Smith v. Select Portfolio Mortgage et al
ORDER entered by Judge Nanette Laughrey. Defendants' Motion to Dismiss, Doc. 3 , is granted. Counts I, II, and III are dismissed with prejudice as to Defendants Select Portfolio Servicing, Inc. and DLJ Mortgage Capital. A copy of the order was mailed to Plaintiff.(Specker, Suzanne)
IN THE UNITED STATES DISTRICT COURT
FOR THE WESTERN DISTRICT OF MISSOURI
JOHN W. SMITH,
SELECT PORTFOLIO SERVICING,
INC., et. al.,
Plaintiff John W. Smith brings this lawsuit pro se against Select Portfolio Servicing, Inc.,
DLJ Mortgage Capital, and DOES 1 to 100, Inclusive. The dispute concerns Smith’s mortgage
loan, held by DLJ and serviced by Select Portfolio. Smith alleges claims against both defendants
for breach of the implied covenant of good faith and fair dealing, wrongful foreclosure, and quiet
title. Before the Court is Defendants’ Motion to Dismiss Plaintiff’s Complaint for Failure to
State a Claim. [Doc. 3].
Because Plaintiff did not oppose the pending motion, the Court entered an Order to Show
Cause on August 9, 2016, why Defendants’ motion should not be granted. [Doc. 10]. Plaintiff’s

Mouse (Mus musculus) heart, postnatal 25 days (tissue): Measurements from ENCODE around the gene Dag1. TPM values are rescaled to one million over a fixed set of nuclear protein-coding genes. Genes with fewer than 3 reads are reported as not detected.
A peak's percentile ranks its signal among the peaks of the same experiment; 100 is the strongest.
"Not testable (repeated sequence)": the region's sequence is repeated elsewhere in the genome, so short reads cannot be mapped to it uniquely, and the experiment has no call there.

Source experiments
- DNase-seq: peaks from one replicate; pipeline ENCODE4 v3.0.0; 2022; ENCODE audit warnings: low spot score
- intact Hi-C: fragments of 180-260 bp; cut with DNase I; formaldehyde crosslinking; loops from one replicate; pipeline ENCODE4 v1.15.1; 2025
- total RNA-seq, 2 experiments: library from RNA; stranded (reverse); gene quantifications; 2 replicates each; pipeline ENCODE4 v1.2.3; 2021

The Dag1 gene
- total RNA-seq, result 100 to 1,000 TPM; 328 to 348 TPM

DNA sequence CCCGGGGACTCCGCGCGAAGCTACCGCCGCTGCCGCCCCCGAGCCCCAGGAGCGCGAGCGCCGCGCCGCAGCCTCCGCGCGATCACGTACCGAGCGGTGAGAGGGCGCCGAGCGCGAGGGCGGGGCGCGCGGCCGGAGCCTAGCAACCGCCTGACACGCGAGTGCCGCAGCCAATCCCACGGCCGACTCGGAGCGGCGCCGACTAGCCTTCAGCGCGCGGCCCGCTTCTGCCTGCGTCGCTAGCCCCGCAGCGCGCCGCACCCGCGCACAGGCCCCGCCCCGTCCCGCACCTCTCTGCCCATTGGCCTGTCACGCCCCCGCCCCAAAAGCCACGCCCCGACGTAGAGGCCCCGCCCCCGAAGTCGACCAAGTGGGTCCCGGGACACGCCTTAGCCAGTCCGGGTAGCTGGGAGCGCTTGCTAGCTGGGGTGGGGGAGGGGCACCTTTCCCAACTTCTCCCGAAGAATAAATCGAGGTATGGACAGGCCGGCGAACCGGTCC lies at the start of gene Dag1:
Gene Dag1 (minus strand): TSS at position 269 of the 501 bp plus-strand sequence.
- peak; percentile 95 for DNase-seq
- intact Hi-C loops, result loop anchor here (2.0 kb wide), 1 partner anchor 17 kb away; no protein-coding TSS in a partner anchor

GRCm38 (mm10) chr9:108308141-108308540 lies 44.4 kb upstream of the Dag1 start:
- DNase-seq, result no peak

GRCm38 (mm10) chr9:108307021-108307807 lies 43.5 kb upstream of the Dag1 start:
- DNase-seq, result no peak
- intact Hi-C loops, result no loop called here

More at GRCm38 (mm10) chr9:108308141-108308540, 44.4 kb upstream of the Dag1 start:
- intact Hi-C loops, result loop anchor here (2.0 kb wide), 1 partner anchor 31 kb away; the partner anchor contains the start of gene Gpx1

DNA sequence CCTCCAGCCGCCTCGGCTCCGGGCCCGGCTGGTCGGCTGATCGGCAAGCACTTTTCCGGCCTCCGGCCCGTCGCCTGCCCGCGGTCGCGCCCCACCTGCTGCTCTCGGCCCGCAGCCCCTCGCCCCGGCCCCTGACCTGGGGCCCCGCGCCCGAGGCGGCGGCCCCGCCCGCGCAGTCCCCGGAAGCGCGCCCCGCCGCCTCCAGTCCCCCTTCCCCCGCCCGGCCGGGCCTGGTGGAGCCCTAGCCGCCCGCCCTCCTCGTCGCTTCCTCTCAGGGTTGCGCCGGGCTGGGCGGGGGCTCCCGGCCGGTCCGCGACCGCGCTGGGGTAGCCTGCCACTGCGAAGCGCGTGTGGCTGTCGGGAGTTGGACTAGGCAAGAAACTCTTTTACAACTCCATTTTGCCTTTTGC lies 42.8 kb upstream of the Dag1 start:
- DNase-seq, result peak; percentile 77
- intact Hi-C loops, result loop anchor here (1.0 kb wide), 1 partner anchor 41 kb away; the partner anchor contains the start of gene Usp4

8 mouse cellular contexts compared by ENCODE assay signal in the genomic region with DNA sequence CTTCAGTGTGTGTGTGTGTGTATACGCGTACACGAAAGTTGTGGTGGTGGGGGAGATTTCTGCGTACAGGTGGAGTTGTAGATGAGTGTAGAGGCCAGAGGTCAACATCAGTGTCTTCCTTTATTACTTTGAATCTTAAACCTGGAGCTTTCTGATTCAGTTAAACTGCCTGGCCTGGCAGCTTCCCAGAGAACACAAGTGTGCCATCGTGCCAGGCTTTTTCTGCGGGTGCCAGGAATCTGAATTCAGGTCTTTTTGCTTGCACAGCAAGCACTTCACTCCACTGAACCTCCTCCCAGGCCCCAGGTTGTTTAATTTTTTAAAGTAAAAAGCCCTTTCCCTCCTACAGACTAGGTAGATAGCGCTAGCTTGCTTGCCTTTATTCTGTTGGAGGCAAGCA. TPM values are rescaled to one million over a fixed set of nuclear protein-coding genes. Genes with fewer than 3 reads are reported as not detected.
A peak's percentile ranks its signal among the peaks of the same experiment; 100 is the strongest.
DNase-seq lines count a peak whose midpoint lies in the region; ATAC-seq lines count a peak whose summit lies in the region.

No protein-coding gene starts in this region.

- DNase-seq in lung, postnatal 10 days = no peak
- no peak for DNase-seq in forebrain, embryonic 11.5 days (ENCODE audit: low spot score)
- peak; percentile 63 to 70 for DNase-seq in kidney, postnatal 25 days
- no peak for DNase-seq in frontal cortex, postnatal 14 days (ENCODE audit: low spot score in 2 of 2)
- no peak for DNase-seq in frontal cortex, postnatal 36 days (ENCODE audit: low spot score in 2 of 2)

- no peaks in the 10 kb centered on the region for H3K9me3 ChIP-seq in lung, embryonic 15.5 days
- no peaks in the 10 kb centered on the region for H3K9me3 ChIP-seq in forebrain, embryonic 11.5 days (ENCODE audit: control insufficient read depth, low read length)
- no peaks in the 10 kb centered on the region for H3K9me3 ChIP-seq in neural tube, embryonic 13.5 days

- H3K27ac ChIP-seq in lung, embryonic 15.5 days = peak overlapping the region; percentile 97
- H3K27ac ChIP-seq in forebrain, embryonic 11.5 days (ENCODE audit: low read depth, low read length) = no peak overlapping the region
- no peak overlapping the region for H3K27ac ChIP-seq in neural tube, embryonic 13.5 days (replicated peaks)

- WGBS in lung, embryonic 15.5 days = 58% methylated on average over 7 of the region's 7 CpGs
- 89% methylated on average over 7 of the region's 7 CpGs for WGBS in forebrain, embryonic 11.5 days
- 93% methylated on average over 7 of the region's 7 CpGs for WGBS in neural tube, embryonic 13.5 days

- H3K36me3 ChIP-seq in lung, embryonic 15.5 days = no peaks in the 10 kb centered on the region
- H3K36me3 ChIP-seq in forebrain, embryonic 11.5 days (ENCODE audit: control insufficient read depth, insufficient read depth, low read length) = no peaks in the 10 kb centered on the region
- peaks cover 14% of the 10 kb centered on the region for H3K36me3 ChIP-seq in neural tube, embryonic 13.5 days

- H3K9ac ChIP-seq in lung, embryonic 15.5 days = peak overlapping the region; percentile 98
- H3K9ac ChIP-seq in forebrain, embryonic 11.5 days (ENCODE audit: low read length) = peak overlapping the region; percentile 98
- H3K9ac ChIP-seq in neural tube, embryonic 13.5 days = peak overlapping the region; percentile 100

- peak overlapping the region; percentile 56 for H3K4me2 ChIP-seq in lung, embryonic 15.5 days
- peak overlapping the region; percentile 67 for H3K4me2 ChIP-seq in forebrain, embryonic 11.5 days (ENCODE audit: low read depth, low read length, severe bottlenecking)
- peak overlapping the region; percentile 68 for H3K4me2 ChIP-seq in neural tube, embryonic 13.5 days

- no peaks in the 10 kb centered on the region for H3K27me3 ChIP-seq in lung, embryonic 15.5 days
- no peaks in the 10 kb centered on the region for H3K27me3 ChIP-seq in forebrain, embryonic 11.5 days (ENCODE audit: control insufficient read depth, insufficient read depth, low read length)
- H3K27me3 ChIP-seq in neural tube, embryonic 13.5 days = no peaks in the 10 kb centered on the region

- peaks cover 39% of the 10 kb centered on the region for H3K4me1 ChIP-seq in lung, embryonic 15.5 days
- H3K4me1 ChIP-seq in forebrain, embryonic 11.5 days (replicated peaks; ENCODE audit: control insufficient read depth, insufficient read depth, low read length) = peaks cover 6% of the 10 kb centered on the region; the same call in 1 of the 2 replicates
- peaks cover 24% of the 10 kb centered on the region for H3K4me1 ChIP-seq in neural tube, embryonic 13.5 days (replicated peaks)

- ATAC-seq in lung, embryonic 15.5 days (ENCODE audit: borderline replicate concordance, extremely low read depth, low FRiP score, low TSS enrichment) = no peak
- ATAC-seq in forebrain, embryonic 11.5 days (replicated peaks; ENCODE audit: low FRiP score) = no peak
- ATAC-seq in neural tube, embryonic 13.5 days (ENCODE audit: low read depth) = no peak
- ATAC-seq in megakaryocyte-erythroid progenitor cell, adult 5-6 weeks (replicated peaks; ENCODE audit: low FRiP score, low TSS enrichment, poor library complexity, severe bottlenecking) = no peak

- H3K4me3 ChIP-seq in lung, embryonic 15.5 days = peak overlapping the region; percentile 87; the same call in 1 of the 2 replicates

response was to be filed on or before August 24, 2016. [Id.]. Plaintiff did not file a response.
Therefore, the Court considers Defendants’ motion to be fully briefed. For the reasons set forth
below, the Motion to Dismiss is granted.
The following facts from Plaintiff’s complaint, [Doc. 1-6], are taken as true for the
purpose of determining whether Plaintiff’s complaint should be dismissed for failure to state a
claim. See Bell Atl. Corp. v. Twombly, 550 U.S. 544, 555 (2007). When reviewing a pro se
complaint, the Court construes it liberally and draws all reasonable inferences from the facts in
the Plaintiff’s favor. Topchian v. JP Morgan Chase Bank, N.A., 760 F.3d 843, 849 (8th Cir.
In 1998, Plaintiff obtained a mortgage loan from HSBC, comprised of a promissory note
secured by a deed of trust on Plaintiff’s residence at 30757 Daffodil Drive, Warsaw, Missouri.
Later, the loan was assigned to DLJ as the mortgage holder with Select Portfolio as the mortgage